Natives of the forest surrounding Cendriane believe that this place, once the most radiant of eladrin realms, is cursed. Ages ago, the longest battle of the bloody war between the eladrin and the drow took place here, and ever since, Cendriane has known no birdsong, no signs of life, nothing but the pall of silence surrounding the city’s perfectly preserved architecture. Giant spiders, displacer beasts, and owlbears make their lairs in mansions where noble eladrin once dwelled, and sometimes by night terrifying specters drift through the streets.

During your time on the outskirts, you have accumulated a variety of lore regarding the city within the wood. One rumor suggests that the elders of your settlement belong to an order that is dedicated to preventing outsiders from entering the ruined metropolis. Another story claims that the elders are charged with keeping something dangerous contained within the dark forest.

Outlaws and exiles eke out solitary lives in the wood, but they rarely last long. Eventually, rumors of fabulous wealth still unclaimed in Cendriane reach their ears, and they go out in search of ancient libraries stocked with eldritch scrolls and treasure maps, or they try to find vaults hidden beneath the city that are said to be filled with gold and magic. Such explorers seldom return.

Fomorian Cities

Across the enchanted surface of the Feywild, fair eladrin cities glitter like bright jewels in the Summer Queen’s crown. Deep beneath the fey realms, in subterranean caverns vast beyond imagining, the warped reflections of fey civilization glimmer like evil eyes glaring hatefully upward.

Three of these domains are fomorian cities: Harrowhame, Mag Tureah, and Vor Thomil. Each is ruled by a ruthless giant that has become twisted in body and mind as the result of wielding staggering arcane power. As a humanoid subject of one of these cities, you were captured to serve as a slave or born to enslaved parents; at best, you bore the title of servant or herald, though the distinction is purely academic.

No matter which fomorian city you came from, you knew only misery and peril beneath the fist of its warped tyrant. In Harrowhame, you mined tunnels or dug for precious gems in narrow Feydark channels where toxic gases brought silent death and dangerous monsters made their lairs. In Mag Tureah, you were employed as expendable infantry in bloody skirmishes against legions of myconids and vicious drow. In Vor Thomil, King Cachlain’s court, you served as a gladiator, a court entertainer, or an object of street sport hardly expected to survive a day in the Feydark. Of all your city’s terrified inmates, only the gnomes, who had endured captivity under fomorian rule for time out of mind, could find wonder in the dismal circumstances. Their optimism called to mind the old gnome saying, “There are diamonds, too, in the darkness.” Despite their miserable lives, few try to leave these nightmare tunnels. Attempted escape is punished by a brutal death beneath the blades of vicious spriggans and quicklings.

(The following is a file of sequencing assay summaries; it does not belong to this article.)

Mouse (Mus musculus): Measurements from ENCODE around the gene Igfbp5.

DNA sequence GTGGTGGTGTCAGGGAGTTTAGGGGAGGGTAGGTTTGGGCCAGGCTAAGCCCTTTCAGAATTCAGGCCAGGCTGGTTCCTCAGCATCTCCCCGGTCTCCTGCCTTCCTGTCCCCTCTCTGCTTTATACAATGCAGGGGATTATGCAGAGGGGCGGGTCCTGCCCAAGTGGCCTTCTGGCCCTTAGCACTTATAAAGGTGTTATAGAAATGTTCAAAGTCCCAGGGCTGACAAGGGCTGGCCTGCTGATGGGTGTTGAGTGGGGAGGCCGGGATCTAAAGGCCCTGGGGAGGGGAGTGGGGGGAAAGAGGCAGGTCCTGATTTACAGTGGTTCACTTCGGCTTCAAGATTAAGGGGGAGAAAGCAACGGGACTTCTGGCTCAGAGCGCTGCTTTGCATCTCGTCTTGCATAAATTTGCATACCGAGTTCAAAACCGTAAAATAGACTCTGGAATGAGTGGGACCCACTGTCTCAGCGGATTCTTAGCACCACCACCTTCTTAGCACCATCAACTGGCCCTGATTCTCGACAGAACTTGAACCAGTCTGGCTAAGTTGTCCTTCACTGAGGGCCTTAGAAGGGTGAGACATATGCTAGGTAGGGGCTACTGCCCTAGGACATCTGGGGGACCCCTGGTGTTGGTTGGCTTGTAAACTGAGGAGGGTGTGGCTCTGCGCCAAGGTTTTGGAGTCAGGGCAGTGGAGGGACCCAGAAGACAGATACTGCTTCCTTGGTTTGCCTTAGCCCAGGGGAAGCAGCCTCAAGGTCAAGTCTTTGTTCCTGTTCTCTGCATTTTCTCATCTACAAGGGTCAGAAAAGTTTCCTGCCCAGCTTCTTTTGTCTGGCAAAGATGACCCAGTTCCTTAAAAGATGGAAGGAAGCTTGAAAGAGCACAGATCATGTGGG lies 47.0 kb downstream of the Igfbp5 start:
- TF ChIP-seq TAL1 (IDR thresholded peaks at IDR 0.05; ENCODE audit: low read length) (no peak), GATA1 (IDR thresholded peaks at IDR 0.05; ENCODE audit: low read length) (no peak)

The Isle of Dread

Somewhere above the coral kingdoms of the Sea Lords rises a tropical island ringed with treacherous reefs and storm-tossed seas. The sands of its beaches are as dark as the jagged obsidian mountains in its center or the plumes of smoke spewing from its volcanoes, and its coasts are littered with the wreckage of ships. Sinister stone ziggurats break the canopy of verdant jungles blanketed in clouds of steam. Unseen beneath the dense foliage, enormous reptiles of the primeval world hold sway.

The Isle of Dread is also the home of the dreaded su monsters, dangerous treetop predators created by the wizard Halkith. Su monsters use their psychic link to monitor events that transpire on the island, including keeping tabs on the island’s population of yuan-ti.

If you come from the Isle of Dread, you managed to stay alive in an environment determined to kill you. The island constantly shifts from the Feywild to the natural world at random, possibly at different points in the ocean of time. Ships from diverse historical eras and dimensions are battered to ruin upon its shores, and before the surviving castaways can be rescued, the island goes through another worldfall, pulling them to yet another time and place.

The Isle of Dread tests every person it pulls to its shores. Few live long enough to escape or be rescued. Friends betray one another for survival, a chance to leave the island, or leadership of the tribe. Those who survive together-even if they come to hate one another-are forever bound; no other living being can understand their shared experience.

Maze of Fathaghn

There is a place in the Feywild where the trees grow close together and the twisting brambles are as tall and thick as living walls. Here the trees speak their secrets in the faint whisper of rustling leaves. The woodland path loses its way among shifting copses and the trunks of wandering treants, and playful nymphs and dryads lure unwary travelers along twisting detours to shady glades from which they will never emerge.